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In the BLOG

Basic components of a whistleblower case

A whistleblower is someone who reports his or her employer’s criminal or unlawful activity.  In most cases, blowing the whistle may be dangerous for employees, as they have put their employer in the spotlight in a negative way by reporting wrongdoing.  Because of this, there are laws that protect whistleblowers from retaliation.

Are you a whistleblower?

The first step in a whistleblower case is to figure out if you are a whistleblower.  You are a whistleblower when you make a protected disclosure by reporting what you reasonably believe to be illegal conduct by your employer.  

The disclosure is only protected if it complies with special procedures set forth in a whistleblower protection law.  There are multiple federal and state whistleblower protection laws. The law that applies to you depends on the type of activity you’re reporting (false claims, fraud, security violations, intelligence issues, etc.), your employer, and where you live.  If you are a whistleblower, the law protects you from retaliation by your employer.  These protections vary based on the facts of your case.  Check out our post, “Whistleblower retaliation: Don’t be afraid to blow the whistle,” to learn more about laws that protect whistleblowers.

Did your employer retaliate against you?

Retaliation usually takes two basic forms:

  1. Adverse Employment Action: Retaliation may include:
    a.  being fired
    b.  not being offered a job
    c.  being passed over for promotion
    d.  getting demoted
    e.  getting suspended
  2. Hostile Work Environment: Retaliation may take the form of harassment that is severe and pervasive enough to create a hostile work environment. This is an extremely high bar and many employees underestimate how difficult it is to prove that a hostile work environment exists.  Being ignored by your supervisor or receiving harsh emails isn’t enough.

Is there a deadline to file a whistleblower retaliation case?

In most cases, the statute of limitations begins to run when you learn that you’ll be retaliated against, rather than when you actually get retaliated against.  The deadline varies based on different laws. For instance under some federal laws, you may need to take action in as little as 30 days whereas for other laws, the statute of limitations is longer or may even be unlimited.

You must file a Sarbanes-Oxley whistleblower complaint within 180 days.

Under the False Claims Act, you must file a qui tam action within the longer of

  1. Six years of when the fraud occurred, or
  2. Three years from when the federal government knew or should have known about the fraud (but no more than 10 years after the violation).

There’s no deadline for federal employees and applicants to file a prohibited personnel practice with the Office of Special Counsel (OSC).  A prohibited personnel practice complaint alleges that a federal employer retaliated against an employee or applicant for making a protected disclosure or engaging in some other protected activity.

Even if there isn’t a deadline, filing sooner is generally better.  As time passes, witnesses’ memories will fade, and evidence may be lost or destroyed.

What are common mistakes to avoid in a whistleblower case?

One of the most common mistakes is thinking you’re a whistleblower when you’re not.  Remember, a whistleblower is someone who reports what they reasonably believe to be illegal conduct.  We’ve received calls from several  prospective clients who believe they blew the whistle by reporting what they believed to be unethical or questionable conduct.  After we investigate a bit further, they admit that they don’t think their employer actually broke the law. If you were fired because you accused your employer of making a bad business decision, rather than for doing something illegal, you’re likely not a whistleblower.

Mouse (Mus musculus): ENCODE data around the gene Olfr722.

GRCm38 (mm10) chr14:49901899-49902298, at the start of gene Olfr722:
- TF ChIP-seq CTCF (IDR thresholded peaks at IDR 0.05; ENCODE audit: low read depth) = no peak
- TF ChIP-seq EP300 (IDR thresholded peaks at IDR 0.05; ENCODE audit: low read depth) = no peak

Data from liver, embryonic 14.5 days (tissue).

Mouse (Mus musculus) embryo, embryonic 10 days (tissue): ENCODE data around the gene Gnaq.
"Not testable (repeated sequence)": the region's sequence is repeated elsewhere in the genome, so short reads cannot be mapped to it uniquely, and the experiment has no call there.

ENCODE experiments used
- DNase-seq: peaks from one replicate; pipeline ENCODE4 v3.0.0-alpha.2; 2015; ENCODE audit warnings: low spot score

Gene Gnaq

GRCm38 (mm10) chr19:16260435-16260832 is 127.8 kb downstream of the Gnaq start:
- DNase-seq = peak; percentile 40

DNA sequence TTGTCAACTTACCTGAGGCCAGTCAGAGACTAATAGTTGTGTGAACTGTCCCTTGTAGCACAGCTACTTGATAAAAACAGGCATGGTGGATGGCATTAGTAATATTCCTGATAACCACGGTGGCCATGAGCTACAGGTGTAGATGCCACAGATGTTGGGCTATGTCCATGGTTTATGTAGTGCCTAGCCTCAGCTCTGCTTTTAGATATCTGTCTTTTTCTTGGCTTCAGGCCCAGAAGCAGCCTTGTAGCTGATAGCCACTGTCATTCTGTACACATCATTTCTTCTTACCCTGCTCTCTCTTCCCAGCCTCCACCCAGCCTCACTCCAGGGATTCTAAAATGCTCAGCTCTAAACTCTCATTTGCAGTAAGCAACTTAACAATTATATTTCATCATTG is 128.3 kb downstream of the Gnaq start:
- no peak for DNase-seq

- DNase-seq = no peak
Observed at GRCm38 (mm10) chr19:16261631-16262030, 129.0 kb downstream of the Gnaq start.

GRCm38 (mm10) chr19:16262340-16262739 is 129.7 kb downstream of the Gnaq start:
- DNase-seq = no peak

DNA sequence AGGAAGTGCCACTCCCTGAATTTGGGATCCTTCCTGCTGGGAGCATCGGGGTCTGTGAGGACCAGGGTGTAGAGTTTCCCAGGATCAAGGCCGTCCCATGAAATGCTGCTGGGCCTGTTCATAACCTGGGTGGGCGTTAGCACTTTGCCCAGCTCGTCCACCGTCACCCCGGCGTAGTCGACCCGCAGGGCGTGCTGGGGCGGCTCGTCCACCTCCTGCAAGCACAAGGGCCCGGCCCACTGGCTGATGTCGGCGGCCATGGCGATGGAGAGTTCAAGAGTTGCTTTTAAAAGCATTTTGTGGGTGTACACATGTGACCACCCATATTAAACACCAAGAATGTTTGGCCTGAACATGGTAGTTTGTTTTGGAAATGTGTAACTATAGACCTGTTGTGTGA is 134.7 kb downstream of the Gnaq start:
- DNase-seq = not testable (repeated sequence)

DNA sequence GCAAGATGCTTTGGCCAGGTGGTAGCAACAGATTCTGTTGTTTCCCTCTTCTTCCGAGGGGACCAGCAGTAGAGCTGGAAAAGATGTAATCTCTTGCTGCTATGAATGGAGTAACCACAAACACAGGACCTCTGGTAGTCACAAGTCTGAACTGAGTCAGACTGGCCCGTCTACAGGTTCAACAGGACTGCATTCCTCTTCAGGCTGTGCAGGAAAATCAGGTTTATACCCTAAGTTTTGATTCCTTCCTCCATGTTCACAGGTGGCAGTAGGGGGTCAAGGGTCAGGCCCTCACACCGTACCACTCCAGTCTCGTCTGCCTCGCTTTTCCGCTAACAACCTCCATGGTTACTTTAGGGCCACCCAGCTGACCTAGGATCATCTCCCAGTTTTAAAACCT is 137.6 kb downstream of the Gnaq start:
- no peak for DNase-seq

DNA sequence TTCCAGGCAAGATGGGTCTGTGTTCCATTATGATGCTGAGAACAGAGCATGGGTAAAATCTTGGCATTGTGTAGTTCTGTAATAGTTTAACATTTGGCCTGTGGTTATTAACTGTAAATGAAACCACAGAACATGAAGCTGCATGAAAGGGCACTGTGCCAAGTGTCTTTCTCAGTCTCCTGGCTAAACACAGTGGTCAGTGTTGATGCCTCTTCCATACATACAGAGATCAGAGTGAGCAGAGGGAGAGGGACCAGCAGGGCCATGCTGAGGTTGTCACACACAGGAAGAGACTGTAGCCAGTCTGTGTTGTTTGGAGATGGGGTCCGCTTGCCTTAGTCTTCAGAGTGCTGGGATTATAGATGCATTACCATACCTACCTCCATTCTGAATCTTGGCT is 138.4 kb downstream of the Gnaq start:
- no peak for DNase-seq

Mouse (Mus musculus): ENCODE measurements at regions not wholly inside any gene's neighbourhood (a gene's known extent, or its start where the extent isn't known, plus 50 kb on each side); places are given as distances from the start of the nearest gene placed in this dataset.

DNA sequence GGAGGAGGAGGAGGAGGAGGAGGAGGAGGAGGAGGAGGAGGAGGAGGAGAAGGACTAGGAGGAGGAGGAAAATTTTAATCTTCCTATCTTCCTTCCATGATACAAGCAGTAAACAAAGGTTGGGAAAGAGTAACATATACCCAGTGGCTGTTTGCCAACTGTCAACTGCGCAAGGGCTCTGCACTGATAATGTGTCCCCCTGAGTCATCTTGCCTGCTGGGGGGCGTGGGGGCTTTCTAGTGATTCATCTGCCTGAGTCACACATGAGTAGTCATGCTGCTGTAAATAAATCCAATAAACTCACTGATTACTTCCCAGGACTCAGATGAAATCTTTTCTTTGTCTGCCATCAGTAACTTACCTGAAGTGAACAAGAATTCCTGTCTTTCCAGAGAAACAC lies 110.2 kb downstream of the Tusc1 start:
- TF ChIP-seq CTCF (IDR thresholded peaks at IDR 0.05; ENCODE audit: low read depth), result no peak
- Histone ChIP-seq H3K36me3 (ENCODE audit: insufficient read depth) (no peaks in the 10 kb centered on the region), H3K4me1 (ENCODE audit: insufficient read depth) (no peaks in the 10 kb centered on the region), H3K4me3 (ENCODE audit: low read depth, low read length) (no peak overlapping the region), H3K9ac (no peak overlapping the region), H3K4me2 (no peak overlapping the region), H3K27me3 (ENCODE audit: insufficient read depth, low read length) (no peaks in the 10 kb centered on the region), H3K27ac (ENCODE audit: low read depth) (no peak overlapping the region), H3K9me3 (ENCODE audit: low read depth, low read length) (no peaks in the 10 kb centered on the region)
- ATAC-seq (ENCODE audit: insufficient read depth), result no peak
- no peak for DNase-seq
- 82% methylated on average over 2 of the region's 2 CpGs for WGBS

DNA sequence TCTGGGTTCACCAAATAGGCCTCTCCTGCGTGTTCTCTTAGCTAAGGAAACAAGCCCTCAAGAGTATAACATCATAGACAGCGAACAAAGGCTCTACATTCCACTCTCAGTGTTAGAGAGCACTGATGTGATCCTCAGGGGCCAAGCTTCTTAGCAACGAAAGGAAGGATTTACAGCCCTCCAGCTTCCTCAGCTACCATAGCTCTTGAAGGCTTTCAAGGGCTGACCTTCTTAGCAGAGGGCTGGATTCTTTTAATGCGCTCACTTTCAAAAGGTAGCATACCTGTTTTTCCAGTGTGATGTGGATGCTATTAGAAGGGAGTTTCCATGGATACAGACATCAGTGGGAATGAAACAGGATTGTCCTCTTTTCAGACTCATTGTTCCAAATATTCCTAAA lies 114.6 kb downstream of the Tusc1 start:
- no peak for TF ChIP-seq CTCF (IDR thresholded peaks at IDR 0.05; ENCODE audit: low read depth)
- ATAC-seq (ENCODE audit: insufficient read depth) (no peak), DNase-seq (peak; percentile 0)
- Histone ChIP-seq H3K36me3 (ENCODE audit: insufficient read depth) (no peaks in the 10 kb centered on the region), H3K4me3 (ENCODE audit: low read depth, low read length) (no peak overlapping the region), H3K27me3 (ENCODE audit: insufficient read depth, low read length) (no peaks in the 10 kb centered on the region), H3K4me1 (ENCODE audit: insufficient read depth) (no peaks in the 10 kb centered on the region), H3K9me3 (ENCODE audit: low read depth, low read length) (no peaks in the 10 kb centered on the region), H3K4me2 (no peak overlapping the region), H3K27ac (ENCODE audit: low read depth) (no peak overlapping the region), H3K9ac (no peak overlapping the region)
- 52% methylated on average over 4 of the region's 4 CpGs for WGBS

Another common mistake is underestimating how difficult it is to tie the alleged retaliation to the whistleblowing.  To win your case, you will have to prove:

  1. You meet the legal definition for whistleblower
  2. Your employer took an adverse action against you
  3. Your employer took the adverse action because you blew the whistle.

Blowing the whistle doesn’t give you blanket protection from being fired.  If you engage in misconduct or are a bad performer, your employer may lawfully fire you, despite your protected activity.

When should you talk to an attorney?

With the vague, difficult, and sometimes dangerous nature of whistleblower cases, you may want to consult with an attorney.  An experienced whistleblower retaliation lawyer can determine whether you have a claim and advise you about when and how to pursue your rights.  

If you complained about your employer’s waste, fraud, or abuse, we can help.  We are whistleblower attorneys who represent employees in OSC complaints, Independent Right of Action cases with the Merit Systems Protection Board (MSPB), Department of Justice investigations, qui tam actions under the False Claims Act, retaliation claims involving adverse employment actions and hostile work environment, arbitration and mediation, and settlement negotiations.  We will work with you to evaluate your case, discuss your options, and develop a strategy to assert your rights.

Contact us today to speak with an experienced employment attorney.  Alan Lescht and Associates represents state and local government workers and private sector employees in Washington, DC, Maryland, and northern Virginia, and federal government employees around the world.

This post was originally published on July 25, 2016, and was updated on November 18, 2019.

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Employee Rights Federal Employees Hostile Work Environment Law Retaliation Whistleblower Retaliation Wrongful Termination


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